And yeah, I would have thought anyone who knew the slightest thing about rugby would have 14. Speight, 15. Banks, 23. Beale. But…

        • Hoss

          Wouldn’t surprise to see Dempsey start at 6 with FKA from the bench as cover for 4,5 & 6.

        • D. Braithwaite’s The Brumbies

          FKA?

          I suspect that if Pocock is fit, he’s starting. I can’t argue against that. Not the biggest fan of the Pooper, but since we don’t have Fardy there is no clear 6. Hard to argue against it as a result.

        • Hoss

          I reckon they will stick with some height to start games, but will go with a ‘horses for courses’ selection policy.

          Formerly Known As (FKA) Lukhan Tui.

        • Max Graham

          I agree about Speight and would even like McCaffery in the squad. If I was coach they’d both be there.

  • sambo6

    And now we enter a 2 week ‘twilight zone’ for rugby journalism in Australia (so good luck to the GAGR daily news compilers!) where absolutely nothing of any consequence will actually happen, but editors need to tap into interest ahead of the rugby World Cup. So get ready for plenty of puff pieces….I’m banking on at least the following ‘headlines’….

    “Newfound determination in walllaby camp”
    “Beale backs Foley to bounce back”
    “Genia eyes a world beating farewell”
    “Wallabies to Berne opposition with new tactics”
    “Lukhan to answer the call”
    “Chieka to go out fighting”
    “Hooper humbled to lead”

    And many more……

    • I Should be Coach

      “Team trained really well today – great intensity”

    • Max Graham

      Except of course for the rugby test this weekend.

      • sambo6

        Which test is that?

        • Max Graham

          There’s actually a few. Wales v Ireland and Fiji v Tonga are the ones that might be most interesting to Wallaby supporters.

        • sambo6

          Okay, sure. If you find any of those tests written up in the mainstream aussie press, be sure and let me know….

        • D. Braithwaite’s The Brumbies

          I don’t think any attention should be heeded to the World Cup warm up matches. I can virtually guarantee you that England wouldn’t be Ireland by 50 points in the World Cup.

        • Max Graham

          Gotcha. Sorry….

    • Howard

      The NRC starts this week

      • Hannes En Brianda Barnard

        Yes, time to look at the new talent. The Force played Tonga this weekend and lost 19-15. I do not expect Tonga to go far in this RWC, however a couple of local RA rugby players got a good run. With Folau an Rugby Australia dramas on the side line, hopefully local players will get some media coverage

    • Kiwi rugby lover

      Hahahaha so true

    • Custard Taht

      “Cheika’s back with another one of those dune busting beats”

      Quickly followed by

      “Pocock and 3 other Wallabies in doubt for the RWC, after injury during a Cheika Sunday Session”

      And

      “GAGR forum up in flames after Wallabies RWC left in ashes after training session”

      • Damo

        “Serious Wallaby Calf Damage”. At yesterdays team BBQ Taniela Toupo consumed 25 veal burgers in a single sitting…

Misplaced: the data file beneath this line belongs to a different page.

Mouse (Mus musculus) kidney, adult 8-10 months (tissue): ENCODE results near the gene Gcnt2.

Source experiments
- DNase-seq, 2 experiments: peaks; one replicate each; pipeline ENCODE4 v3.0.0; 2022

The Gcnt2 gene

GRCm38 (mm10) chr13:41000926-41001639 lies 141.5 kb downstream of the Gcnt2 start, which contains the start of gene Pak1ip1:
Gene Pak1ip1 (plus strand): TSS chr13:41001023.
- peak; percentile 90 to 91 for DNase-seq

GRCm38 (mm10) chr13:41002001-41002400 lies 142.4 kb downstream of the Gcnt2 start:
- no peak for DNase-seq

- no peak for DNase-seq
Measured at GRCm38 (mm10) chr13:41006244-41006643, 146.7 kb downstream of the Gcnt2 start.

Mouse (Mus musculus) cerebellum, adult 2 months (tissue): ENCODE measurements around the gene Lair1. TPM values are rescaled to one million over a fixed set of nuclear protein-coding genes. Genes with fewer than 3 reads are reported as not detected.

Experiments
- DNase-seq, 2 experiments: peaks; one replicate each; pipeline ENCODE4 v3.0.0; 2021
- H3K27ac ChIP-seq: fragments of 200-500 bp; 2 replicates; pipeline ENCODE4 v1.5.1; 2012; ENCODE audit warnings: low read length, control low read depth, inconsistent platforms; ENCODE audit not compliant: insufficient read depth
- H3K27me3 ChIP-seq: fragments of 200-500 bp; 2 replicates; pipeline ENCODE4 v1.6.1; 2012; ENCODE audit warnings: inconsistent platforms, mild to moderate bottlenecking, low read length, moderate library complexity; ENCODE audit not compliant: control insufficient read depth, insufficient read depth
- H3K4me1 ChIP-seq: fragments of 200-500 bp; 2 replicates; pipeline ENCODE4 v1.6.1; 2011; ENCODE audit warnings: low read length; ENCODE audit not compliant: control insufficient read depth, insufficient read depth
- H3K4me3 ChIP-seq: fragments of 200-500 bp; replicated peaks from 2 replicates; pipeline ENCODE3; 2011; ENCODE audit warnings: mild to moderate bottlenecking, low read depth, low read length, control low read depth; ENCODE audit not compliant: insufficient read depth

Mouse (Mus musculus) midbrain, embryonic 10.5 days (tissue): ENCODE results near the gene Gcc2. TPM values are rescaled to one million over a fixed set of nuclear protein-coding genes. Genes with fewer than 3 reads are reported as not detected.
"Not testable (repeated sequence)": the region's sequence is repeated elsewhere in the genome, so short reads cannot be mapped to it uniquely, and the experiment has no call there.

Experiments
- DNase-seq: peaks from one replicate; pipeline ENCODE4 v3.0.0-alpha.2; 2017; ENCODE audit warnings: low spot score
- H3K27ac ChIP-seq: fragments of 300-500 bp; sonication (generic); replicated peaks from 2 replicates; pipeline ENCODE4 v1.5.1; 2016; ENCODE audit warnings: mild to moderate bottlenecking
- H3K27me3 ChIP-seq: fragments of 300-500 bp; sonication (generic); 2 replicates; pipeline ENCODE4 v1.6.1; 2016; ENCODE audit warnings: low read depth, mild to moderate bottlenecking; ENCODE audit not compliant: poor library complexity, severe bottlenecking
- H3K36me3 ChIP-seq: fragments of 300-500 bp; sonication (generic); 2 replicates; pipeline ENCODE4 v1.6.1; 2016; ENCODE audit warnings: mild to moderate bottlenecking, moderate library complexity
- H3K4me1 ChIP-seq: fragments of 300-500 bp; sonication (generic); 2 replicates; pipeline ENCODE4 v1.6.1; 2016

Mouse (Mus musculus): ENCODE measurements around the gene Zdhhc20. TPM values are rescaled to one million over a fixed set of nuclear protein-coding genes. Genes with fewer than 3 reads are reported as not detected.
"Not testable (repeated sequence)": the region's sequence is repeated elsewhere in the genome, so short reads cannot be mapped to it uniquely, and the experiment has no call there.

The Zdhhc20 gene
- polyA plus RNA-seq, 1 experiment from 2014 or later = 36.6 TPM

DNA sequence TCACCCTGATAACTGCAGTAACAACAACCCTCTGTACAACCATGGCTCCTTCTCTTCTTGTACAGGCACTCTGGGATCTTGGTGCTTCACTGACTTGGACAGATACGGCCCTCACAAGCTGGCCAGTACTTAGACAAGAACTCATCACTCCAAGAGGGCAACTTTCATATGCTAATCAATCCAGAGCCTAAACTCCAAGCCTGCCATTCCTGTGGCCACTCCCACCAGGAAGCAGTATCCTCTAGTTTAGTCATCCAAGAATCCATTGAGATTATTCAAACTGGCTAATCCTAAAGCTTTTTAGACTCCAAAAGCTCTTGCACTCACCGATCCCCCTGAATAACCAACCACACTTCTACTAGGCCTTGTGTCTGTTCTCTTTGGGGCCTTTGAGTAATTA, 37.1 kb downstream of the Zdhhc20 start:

• joy

      A couple of months later – the great Australian dream:
      “Aussies snag World Cup”
      “Cheika to coach All Blacks”
      “Kiwi exodus to the relative safety of White Island”
      https://uploads.disquscdn.com/images/fa057ef2ea86bb044a0328eded76302f293cdd10bc3c724850e4115e7ff0f6c1.jpg

  • Kiwi rugby lover

    Thanks Nathan. Always hard to generate news at this time of the year and even with the lead up to RWC there’s not too much happening.
    By hell I hope Ireland we’re holding something back. They were crap in so many areas against England. No penetration, crap defence and very poor option taking. If they haven’t got anything hidden they could be looking at a very short tournament.
    TBH I’m just hanging out for RWC now. We all know that on their day any of the top 5 or 6 teams can beat any other team and it all depends on the odd bounce of the ball, decision making, ability to change tactics, referee’s call and the mental toughness to get over the line when needed. Any games between now and then is just noise and I’m not sure means anything. The biggest issue for me is managing the inevitable injuries that will occur as they could define things.
    Interesting that some people think the pool is the easiest one. I guess we’ll see how that pans out

    • I’m so not sure with Ireland. If they’d had a good 6N I’d say there were a side that were really putting out their first choice side for the first time and early in the build up to the RWC, nothing to worry about here. And that could be the truth still.

      But after their 6N campaign, when they looked like a shadow of their 2018 selves this looked like the rot that set in this year has carried on. Losing or winning wasn’t vital in this match, but the biggest ever defeat, looking totally out of sorts and outplayed in every facet of the game – that was a disaster. The only, slight, bright spot was that when Sexton retires, they’ve got a 10 who doesn’t look like a complete idiot. He’s not the finished article but for his first test with everyone else not performing, he looked ok to me.